jbtutt13 — May 17, 2010 — The Texas Land Office and Texas Water Commission successfully used ‘oil eating’ microbes to clean up large oil spills in just weeks. Microbes hunt down and eat the toxic oil and leave only a biodegradable waste that is non-toxic to humans and marine life. Marshland and beaches were pristine again in just weeks—not years like the Exxon Valdez spill. This is the answer to save the seafood industry and all the precious creatures we are about to kill.
My undergraduate degree was a major Microbiology and a minor in Chemistry. While I was in college in the 1970′s these microbes were being studied. So this is not new. Clearly the technology has progressed to the point of being used in some fairly major situations. It is such a non-toxic, natural solution that it makes you ask if it could really be all that simple. The problem is not that the microbes are not present in naturally occurring situations; the problem is one of delivery to the point of need and even that appears to have been resolved now.
Watch the video and ask yourself why this is not being used in the current situation in the Gulf. I am guessing if we spread the word and ask the question enough it will be in short order. Dang, it just makes too much sense! Not as much fun as a crisis, but certainly better for the people and animals impacted by the spill. Why with solutions like this we should be able to expand drilling and become energy self sufficient in no time at all!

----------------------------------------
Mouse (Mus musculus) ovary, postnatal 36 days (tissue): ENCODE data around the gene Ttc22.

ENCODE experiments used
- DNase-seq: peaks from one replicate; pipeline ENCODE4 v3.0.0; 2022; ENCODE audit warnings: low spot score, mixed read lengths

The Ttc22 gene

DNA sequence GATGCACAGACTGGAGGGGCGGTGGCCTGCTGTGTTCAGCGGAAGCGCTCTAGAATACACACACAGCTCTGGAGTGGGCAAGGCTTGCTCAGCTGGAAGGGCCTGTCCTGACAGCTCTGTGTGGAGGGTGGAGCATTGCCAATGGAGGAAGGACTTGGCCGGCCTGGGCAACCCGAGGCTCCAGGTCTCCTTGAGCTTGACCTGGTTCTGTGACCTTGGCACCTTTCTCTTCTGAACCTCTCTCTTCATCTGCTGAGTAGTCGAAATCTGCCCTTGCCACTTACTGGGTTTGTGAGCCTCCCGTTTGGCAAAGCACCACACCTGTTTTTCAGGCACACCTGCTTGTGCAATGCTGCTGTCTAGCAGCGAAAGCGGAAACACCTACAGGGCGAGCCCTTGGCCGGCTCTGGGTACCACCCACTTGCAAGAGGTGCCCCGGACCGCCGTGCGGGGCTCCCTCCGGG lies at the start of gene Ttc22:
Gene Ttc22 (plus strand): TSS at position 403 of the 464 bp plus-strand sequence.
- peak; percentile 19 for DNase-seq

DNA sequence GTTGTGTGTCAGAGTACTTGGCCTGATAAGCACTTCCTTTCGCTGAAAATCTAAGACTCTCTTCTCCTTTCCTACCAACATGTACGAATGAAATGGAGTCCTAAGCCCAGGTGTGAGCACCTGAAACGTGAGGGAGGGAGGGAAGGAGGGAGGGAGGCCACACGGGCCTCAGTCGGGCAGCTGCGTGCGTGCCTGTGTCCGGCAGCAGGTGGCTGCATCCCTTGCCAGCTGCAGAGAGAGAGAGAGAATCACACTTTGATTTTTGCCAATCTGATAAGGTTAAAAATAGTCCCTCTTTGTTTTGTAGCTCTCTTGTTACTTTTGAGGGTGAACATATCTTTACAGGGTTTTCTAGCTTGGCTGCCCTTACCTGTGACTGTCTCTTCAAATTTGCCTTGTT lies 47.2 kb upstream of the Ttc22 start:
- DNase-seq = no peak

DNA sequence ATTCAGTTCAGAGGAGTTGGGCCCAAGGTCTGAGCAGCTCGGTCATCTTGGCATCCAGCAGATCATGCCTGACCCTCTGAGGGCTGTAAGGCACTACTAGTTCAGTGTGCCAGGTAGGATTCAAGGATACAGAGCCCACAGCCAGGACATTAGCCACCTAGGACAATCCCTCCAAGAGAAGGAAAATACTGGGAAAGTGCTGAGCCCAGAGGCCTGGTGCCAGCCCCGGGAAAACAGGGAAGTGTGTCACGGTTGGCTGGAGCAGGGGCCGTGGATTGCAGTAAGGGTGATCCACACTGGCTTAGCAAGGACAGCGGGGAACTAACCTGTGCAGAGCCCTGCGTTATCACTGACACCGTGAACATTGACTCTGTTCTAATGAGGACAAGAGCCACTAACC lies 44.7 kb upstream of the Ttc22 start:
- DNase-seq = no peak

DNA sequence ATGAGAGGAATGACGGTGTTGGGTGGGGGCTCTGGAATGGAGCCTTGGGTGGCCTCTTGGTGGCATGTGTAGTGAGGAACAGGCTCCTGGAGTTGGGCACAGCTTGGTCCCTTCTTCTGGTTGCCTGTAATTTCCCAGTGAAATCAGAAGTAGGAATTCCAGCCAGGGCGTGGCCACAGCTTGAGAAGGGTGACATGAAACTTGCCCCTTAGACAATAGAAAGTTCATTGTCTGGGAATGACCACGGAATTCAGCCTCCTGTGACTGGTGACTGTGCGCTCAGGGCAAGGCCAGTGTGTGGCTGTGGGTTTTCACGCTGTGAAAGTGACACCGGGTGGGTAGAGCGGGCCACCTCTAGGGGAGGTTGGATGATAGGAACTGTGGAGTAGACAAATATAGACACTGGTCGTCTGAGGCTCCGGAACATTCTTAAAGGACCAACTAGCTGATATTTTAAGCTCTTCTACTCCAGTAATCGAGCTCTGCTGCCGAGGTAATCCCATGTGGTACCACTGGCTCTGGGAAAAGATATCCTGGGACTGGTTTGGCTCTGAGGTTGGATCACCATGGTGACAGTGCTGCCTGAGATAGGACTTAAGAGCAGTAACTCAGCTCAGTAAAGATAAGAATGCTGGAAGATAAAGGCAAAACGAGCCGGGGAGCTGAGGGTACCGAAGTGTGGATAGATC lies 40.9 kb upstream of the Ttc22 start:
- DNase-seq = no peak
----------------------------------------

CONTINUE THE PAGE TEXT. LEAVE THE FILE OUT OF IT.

I have been working to open up the Alaska Natural Wildlife Reserve for years. It is such a shame that we have prevented that for so many years. These little bugs can help up there too as needed. I’d love it if we never had to import another drop of oil. Let the free market go and we’ll be amazed at what is possible!
For Life and Liberty,
originally posted in Finding Gems & Sharing Them
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Filed under: Science & Technology Tagged: AABACO, AboveTopSecret, biodegradable waste, bioremediation, bp oil spill, bugs eating sludge, CNetNews, deepwater horizon, environmental protection solutions, exxon valdez spill, Finding Gems & Sharing Them, gulf coast, gulf oil, jbtutt13, marshlands, Microbiology, microbiology solutions, natural solutions for man made problems, oil eating microbes, oil microbes, oil spill, oil spill cleanup, oil spill solution, Sandra Crosnoe, Texas Land Office, Texas Water Commission